Many of the Native Americans had their own sort of “fair folk,” or “little people.”
Not actually a Native American fairy- a John Baur work.
Each summer, I help run an environmental camp and we have two members of the Cherokee nation come to speak with our campers. One of the speakers is a storyteller, and she has told stories in years past about the little people.
Brian Froud work
The little people are shy (they will only be seen when they want to be seen), they are mischievous, and, while they love to play tricks, they like to be left alone. There are different types of little people, some which live in rocks (these tend to be more mean spirited and should be avoided), some which live in the caves and dogwoods (these are generally kind hearted), and some which live in laurel thickets (these are pranksters).
Woods where the Cherokee would have lived. Imagine the little people there.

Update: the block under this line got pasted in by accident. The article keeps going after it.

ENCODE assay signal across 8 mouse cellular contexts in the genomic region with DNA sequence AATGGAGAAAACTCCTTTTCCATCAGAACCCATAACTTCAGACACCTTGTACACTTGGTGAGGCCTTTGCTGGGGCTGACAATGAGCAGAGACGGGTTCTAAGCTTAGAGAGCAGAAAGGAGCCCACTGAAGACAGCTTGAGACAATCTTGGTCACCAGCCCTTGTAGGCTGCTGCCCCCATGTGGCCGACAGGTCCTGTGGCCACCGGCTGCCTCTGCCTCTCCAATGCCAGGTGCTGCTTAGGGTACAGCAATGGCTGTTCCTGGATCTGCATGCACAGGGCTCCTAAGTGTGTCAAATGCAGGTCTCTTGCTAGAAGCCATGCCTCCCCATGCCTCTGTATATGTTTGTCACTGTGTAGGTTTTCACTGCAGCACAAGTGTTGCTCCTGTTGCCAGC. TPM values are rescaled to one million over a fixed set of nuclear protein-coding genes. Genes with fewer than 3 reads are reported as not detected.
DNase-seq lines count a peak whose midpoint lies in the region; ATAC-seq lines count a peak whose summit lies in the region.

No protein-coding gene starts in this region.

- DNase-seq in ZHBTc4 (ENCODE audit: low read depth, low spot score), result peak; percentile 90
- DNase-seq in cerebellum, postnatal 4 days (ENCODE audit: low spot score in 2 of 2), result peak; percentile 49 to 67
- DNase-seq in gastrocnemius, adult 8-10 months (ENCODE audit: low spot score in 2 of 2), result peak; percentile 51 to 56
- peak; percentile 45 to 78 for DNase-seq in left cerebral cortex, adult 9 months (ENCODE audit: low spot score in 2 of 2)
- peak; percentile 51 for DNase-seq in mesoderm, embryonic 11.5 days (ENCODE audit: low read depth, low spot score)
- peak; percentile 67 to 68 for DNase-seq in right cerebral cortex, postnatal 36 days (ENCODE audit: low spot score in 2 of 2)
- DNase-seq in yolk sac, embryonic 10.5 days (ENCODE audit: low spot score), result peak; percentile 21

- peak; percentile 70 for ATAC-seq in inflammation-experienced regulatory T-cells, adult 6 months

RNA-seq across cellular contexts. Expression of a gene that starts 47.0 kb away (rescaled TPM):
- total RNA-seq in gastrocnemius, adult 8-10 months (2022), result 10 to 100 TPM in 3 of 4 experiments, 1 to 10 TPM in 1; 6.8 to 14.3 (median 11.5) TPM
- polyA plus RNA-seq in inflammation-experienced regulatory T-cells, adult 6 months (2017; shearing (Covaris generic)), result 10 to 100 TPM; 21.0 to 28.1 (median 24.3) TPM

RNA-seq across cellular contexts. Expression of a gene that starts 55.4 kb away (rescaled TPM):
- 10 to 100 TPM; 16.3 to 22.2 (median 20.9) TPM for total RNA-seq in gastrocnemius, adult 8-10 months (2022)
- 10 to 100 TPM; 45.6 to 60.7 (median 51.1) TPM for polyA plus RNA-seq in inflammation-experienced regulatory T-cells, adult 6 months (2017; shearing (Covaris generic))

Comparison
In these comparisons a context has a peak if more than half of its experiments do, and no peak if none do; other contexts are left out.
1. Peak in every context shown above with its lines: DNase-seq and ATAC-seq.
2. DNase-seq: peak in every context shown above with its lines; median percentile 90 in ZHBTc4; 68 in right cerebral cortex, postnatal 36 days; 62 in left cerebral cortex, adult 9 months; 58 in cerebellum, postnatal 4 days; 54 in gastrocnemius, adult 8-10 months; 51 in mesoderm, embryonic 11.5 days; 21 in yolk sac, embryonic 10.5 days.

I remember very vividly sitting out on the porch of a cabin, waiting with the storyteller for the campers to return from a hike, when a five lined (or “blue tailed”) skink came running up the wall.
A five lined skink
Of course it caught my eye. She asked me what it was, and I told her. She got this incredibly deep expression on her face which I had never seen before in all my time of knowing her, one that clearly was drawing on memories and beliefs running deeply, and she said with this smile that is ingrained in my mind, “I remember we always said, when you see those bright blue tails, that means the little people are near by.”
“Raptor Rider”- This is pretty much what popped into my head.
I don’t know why this struck me so deeply, all I can say is I felt her “storytelling power” when she said that. I could feel the importance of that memory and of what that meant to her and her culture.
So when you see a skink, be aware, some little people might be watching you!